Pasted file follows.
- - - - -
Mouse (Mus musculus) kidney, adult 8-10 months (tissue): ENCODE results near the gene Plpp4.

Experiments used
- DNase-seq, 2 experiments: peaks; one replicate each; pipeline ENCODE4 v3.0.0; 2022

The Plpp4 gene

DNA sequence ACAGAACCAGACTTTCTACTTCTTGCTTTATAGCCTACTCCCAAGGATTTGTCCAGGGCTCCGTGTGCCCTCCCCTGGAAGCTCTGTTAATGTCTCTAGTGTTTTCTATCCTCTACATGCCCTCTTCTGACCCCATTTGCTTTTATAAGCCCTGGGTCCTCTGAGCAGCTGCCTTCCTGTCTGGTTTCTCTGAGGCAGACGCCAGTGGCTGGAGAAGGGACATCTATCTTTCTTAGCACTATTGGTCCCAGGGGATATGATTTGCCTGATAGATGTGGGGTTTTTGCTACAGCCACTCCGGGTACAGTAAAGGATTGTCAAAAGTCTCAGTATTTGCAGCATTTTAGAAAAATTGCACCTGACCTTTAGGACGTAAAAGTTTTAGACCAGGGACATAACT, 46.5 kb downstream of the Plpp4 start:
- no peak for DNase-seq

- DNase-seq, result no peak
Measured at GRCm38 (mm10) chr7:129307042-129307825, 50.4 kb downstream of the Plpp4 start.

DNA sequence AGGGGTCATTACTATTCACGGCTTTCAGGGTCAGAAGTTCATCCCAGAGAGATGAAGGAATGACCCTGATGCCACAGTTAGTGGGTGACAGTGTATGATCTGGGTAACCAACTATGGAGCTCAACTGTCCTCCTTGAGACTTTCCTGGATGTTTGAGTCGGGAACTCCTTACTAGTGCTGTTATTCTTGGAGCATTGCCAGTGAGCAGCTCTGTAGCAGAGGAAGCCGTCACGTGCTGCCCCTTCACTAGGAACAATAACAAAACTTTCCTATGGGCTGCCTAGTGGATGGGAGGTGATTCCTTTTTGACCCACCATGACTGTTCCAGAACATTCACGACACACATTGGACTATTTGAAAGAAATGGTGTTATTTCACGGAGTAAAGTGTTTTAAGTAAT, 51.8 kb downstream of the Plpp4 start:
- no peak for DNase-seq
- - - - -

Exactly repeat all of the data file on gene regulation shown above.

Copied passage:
Mouse (Mus musculus) kidney, adult 8-10 months (tissue): ENCODE results near the gene Plpp4.

Experiments used
- DNase-seq, 2 experiments: peaks; one replicate each; pipeline ENCODE4 v3.0.0; 2022

The Plpp4 gene

DNA sequence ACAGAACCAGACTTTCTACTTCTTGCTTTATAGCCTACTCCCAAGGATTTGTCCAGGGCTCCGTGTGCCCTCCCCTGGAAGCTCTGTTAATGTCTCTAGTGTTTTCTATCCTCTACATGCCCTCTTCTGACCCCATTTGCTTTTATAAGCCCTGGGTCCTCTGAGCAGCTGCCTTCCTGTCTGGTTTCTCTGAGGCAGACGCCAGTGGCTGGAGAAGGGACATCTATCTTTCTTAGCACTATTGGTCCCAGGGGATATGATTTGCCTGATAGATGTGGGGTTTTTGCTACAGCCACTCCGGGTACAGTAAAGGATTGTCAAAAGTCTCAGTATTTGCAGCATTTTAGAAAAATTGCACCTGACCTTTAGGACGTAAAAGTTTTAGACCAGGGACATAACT, 46.5 kb downstream of the Plpp4 start:
- no peak for DNase-seq

- DNase-seq, result no peak
Measured at GRCm38 (mm10) chr7:129307042-129307825, 50.4 kb downstream of the Plpp4 start.

DNA sequence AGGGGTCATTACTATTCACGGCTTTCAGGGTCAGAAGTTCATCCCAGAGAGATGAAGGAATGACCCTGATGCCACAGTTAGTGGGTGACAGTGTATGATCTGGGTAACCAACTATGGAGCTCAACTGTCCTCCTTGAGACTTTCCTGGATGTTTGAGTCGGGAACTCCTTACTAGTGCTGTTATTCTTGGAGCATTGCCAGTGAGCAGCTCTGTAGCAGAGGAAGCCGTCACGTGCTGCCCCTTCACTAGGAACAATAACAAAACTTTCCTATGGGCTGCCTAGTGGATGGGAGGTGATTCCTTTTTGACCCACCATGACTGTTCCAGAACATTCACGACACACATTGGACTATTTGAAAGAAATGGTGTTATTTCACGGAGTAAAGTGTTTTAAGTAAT, 51.8 kb downstream of the Plpp4 start:
- no peak for DNase-seq